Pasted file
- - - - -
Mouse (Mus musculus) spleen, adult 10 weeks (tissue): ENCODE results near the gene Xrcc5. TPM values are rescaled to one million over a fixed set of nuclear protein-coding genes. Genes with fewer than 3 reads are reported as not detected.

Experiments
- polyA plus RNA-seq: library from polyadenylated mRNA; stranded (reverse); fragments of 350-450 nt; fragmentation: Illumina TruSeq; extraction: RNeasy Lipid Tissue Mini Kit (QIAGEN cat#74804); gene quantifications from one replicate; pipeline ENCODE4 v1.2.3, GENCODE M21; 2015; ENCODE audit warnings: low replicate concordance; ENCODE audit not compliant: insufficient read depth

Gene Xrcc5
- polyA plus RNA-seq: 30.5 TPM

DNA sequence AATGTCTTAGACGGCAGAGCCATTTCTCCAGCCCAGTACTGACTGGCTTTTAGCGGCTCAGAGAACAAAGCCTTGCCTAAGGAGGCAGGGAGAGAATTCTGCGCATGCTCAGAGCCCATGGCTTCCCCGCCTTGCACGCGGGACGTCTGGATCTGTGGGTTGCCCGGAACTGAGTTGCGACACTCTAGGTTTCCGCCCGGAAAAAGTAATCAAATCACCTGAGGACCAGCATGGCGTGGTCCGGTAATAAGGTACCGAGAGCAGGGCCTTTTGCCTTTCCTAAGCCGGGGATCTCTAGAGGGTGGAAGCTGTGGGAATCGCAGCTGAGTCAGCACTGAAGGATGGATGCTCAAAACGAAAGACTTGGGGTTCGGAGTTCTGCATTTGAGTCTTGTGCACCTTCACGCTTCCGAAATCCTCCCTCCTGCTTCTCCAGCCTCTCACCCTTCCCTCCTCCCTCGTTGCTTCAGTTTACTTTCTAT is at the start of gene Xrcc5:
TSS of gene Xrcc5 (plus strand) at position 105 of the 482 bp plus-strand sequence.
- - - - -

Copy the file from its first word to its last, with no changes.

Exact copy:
Mouse (Mus musculus) spleen, adult 10 weeks (tissue): ENCODE results near the gene Xrcc5. TPM values are rescaled to one million over a fixed set of nuclear protein-coding genes. Genes with fewer than 3 reads are reported as not detected.

Experiments
- polyA plus RNA-seq: library from polyadenylated mRNA; stranded (reverse); fragments of 350-450 nt; fragmentation: Illumina TruSeq; extraction: RNeasy Lipid Tissue Mini Kit (QIAGEN cat#74804); gene quantifications from one replicate; pipeline ENCODE4 v1.2.3, GENCODE M21; 2015; ENCODE audit warnings: low replicate concordance; ENCODE audit not compliant: insufficient read depth

Gene Xrcc5
- polyA plus RNA-seq: 30.5 TPM

DNA sequence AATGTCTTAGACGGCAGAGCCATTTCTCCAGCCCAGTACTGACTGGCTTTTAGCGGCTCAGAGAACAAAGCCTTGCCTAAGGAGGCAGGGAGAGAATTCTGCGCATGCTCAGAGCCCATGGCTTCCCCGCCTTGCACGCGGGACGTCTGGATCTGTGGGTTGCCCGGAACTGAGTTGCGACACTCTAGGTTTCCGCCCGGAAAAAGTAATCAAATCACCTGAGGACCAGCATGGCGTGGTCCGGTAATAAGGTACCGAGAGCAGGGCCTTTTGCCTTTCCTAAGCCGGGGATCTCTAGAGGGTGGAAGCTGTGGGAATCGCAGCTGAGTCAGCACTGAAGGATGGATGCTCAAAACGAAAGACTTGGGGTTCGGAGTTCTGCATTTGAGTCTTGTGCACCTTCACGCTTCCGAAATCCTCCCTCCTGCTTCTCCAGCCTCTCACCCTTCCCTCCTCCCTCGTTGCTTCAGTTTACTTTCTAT is at the start of gene Xrcc5:
TSS of gene Xrcc5 (plus strand) at position 105 of the 482 bp plus-strand sequence.